Jenkins later added that even in a movie designed to be an action blockbuster, it's the dialogue that's "golden." He wrote, "Feig also knows where his strengths lie, and as such, much of the film is given over to comedy titans like Kristen Wiig and Melissa McCarthy just doing what they do best. It’s rare that in a summer effects movie you’d want to see more idle gabbing and fewer neon explosions, but in this case, it’s the talk that’s golden."
IndieWire's Eric Kohn referred to the sexist comments that plagued the film during its promotional period, but said this has nothing to do with its problems. Kristen Wiig, Melissa McCarthy, Kate McKinnon, and Leslie Jones, he said, "provides the hilarious center to a movie that otherwise has none – or, for that matter, much purpose beyond showcasing their charisma."
"Despite the misogynistic backlash suffered during the film’s promotion, the problems with Ghostbusters have nothing to do with its cast," he added.
"Its undoing stems from the same issues that plague so many overproduced, market-tested products that masquerade as movies: For all the value that may be contained in an intellectual property, it’s worthless if it can’t make old ideas feel new."
"The fact is that an estrogen-infused makeover, particularly one with such a comedically gifted cast, was a promising idea. Sadly, that's where the inventiveness ended," The Hollywoood Reporter's David Rooney wrote.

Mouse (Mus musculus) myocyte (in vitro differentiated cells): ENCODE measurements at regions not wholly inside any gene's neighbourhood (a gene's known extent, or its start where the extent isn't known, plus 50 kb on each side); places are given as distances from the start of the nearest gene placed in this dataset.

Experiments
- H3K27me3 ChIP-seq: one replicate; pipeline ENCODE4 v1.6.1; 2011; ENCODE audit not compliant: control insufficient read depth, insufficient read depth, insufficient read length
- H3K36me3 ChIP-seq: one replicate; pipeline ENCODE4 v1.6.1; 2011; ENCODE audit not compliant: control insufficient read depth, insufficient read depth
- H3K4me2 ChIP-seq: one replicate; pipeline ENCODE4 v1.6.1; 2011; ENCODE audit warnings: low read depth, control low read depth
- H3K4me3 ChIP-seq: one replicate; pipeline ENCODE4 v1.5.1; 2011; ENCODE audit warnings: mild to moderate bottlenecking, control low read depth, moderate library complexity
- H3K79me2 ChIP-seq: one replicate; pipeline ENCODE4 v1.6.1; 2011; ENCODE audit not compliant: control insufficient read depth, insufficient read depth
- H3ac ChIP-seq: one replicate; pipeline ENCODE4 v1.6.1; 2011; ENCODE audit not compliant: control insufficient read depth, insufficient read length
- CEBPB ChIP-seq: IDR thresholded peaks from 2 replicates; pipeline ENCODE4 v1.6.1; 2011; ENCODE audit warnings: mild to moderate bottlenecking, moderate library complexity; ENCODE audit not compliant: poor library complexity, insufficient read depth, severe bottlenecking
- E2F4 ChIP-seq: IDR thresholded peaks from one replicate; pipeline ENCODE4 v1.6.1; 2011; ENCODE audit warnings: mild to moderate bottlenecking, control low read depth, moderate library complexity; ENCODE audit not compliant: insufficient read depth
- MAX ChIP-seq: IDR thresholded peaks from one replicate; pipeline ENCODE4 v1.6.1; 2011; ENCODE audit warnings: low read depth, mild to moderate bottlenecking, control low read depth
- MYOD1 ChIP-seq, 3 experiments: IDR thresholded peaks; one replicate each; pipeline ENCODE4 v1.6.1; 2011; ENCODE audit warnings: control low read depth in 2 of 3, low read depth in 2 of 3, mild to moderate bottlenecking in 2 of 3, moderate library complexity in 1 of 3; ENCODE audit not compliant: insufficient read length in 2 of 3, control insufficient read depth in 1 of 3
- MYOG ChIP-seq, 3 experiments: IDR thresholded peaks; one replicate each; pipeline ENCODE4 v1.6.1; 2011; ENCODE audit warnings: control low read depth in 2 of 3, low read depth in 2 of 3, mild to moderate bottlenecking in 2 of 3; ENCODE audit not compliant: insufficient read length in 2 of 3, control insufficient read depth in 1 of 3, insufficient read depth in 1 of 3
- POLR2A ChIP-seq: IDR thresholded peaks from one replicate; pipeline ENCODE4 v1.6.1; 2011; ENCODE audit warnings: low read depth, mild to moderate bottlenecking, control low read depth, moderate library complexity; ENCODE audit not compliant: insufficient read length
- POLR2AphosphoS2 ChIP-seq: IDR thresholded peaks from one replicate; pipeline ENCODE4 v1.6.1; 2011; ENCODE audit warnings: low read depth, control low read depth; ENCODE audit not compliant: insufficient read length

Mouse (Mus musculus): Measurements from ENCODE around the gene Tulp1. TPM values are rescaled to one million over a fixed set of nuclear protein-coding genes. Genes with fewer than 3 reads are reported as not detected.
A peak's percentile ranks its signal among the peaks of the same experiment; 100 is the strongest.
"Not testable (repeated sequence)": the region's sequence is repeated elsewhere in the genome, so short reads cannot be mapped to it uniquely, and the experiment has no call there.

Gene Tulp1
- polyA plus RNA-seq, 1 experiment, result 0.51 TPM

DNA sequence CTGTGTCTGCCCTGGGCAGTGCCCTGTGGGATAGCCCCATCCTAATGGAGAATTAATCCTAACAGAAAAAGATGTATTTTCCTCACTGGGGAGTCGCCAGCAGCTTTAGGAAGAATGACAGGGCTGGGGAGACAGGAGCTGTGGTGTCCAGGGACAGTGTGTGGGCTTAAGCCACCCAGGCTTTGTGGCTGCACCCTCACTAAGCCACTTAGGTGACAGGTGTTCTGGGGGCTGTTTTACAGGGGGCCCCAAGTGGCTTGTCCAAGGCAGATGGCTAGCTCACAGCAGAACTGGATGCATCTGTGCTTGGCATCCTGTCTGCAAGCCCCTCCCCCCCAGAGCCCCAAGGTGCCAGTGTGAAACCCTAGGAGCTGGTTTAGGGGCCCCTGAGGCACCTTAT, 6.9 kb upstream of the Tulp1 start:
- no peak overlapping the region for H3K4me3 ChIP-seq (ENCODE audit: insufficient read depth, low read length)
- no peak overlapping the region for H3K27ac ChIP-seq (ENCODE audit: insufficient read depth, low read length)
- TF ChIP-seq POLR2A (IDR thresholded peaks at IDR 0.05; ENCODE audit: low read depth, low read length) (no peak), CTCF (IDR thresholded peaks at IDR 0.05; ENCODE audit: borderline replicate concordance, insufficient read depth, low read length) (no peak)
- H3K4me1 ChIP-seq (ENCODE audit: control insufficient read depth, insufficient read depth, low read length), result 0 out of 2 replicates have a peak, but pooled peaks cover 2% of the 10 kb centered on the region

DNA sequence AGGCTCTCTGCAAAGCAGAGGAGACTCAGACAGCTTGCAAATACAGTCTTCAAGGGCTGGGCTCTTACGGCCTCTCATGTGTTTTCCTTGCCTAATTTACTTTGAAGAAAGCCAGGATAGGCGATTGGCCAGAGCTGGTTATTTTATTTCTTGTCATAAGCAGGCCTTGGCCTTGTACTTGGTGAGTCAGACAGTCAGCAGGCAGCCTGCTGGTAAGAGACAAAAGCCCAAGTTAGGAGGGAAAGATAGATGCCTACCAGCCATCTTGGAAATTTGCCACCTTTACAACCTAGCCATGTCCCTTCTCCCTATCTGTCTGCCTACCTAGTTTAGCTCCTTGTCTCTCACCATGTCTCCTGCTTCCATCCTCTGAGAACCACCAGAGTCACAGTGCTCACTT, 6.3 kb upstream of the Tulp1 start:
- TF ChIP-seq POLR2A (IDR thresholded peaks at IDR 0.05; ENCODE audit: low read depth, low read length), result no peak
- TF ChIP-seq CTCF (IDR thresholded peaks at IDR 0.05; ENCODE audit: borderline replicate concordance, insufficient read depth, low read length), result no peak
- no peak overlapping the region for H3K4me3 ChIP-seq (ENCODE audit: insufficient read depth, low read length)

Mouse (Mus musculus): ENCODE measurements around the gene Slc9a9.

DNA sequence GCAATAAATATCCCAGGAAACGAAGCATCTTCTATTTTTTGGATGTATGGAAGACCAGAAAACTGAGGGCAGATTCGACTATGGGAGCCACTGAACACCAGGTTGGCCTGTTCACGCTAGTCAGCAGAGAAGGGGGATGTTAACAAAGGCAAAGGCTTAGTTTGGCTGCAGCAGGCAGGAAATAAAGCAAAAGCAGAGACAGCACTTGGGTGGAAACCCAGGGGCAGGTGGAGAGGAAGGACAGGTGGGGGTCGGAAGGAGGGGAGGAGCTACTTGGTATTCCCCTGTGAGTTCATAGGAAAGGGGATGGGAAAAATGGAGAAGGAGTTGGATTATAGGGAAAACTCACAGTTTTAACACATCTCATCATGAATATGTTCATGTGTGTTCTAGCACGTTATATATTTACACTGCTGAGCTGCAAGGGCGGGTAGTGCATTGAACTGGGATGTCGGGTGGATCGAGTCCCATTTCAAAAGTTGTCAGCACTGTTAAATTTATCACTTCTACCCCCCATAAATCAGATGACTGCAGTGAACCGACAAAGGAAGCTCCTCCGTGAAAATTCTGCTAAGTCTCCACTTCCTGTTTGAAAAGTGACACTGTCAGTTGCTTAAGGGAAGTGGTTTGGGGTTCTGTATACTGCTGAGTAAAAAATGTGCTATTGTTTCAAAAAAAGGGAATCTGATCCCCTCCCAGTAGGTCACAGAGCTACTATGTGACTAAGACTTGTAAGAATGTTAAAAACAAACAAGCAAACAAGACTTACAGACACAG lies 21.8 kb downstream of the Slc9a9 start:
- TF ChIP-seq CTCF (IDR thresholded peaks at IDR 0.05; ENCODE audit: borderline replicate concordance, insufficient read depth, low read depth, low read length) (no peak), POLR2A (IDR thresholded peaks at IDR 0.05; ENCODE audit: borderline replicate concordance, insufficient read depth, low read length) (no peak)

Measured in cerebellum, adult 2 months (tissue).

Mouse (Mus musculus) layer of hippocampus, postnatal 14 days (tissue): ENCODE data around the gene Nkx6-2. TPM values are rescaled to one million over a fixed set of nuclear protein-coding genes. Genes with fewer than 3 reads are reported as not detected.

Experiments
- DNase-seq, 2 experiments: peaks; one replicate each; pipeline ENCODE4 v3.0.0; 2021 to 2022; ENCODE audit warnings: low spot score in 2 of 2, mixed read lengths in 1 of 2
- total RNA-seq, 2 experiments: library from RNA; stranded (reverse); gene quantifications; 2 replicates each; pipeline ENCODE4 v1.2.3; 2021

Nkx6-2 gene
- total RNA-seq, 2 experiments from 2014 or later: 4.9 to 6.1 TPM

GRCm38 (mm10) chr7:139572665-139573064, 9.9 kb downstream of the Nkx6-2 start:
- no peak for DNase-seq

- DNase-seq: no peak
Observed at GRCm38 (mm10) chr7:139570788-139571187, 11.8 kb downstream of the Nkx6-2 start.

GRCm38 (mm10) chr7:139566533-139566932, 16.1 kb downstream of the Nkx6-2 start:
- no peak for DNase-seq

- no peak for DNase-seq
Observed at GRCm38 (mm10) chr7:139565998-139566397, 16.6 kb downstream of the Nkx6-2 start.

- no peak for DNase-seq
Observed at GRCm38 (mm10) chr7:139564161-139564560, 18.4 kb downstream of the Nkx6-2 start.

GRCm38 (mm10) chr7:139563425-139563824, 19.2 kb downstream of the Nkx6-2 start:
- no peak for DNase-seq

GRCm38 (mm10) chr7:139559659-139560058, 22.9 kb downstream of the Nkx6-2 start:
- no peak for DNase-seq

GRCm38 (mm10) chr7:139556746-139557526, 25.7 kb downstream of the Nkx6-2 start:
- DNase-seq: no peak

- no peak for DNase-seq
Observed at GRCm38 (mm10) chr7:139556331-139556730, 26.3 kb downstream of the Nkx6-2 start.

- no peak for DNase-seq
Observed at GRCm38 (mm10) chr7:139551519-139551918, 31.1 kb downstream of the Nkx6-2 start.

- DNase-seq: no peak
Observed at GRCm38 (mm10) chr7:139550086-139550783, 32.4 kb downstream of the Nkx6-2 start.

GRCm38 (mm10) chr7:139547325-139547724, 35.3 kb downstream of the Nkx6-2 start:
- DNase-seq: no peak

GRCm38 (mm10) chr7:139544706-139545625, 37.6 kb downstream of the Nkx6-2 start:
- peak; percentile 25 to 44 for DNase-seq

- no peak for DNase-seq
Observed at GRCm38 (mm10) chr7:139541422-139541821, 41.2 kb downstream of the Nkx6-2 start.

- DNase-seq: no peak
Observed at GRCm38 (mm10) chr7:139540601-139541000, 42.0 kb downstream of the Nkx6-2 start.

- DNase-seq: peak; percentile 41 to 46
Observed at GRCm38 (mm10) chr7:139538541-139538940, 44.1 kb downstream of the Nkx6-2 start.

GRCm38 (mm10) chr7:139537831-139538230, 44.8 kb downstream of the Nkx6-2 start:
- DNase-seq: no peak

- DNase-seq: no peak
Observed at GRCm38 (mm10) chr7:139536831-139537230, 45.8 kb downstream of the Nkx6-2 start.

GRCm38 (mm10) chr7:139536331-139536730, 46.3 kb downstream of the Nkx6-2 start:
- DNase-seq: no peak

He blasted the film for what he perceived to be a lack of humor: "Although the new Ghostbusters follows the template of the original by Dan Aykroyd and Harold Ramis, the witless script by Feig and his co-writer on The Heat, Katie Dippold, has no juice. Short on both humor and tension, the spook encounters are rote collisions with vaporous CG specters that escalate into an uninvolving supernatural cataclysm unleashed upon New York's Times Square. It's all busy-ness, noise and chaos, with zero thrills and very little sustainable comic buoyancy."
IGN's Terri Schwartz, meanwhile, comments on the new film's nostalgic tendencies: "Ghostbusters can't decide whether it wants to be a completely new take on the property or a loving homage to the original, and because of that it's trapped between the two."
"As much as Feig and [co-writer Katie] Dippold remix the formula, there are too many callbacks to the original, from the cameos (only one or two of which actually work) to the catchphrases to the iconic songs to even the new film's version of the Stay-Puft Marshmallow Man. But when Ghostbusters is doing its own riffs on these elements anyway, the film becomes burdened by the ghosts of its past."
She also particularly commented on the film's editing, "It doesn't help that the pacing undercuts what could have otherwise been strong moments."
Entertainment Weekly's Chris Nashawaty asks a fundamental question, "Is the new Ghostbusters funny?" He answers this himself, too: "Kind of, but not nearly to the degree it should be considering the talent involved."
He also felt that the new Ghostbusters is "so restrained," and went on to explain: "For starters, it’s too slavish when it nods to the original, and too flailing and flat when it strays from it."
While he has praises for the cast, he thinks that the film is "too mild and plays it too safe. Somewhere, I bet, there’s an R-rated director’s cut of the movie where these women really let it rip. I want to see that movie."
You know who to call when there's something strange in your neighborhood. Now, the question is, will you be watching the new Ghostbusters when it rolls out in Philippine cinemas this July 15? Let us know in the comments! – Rappler.com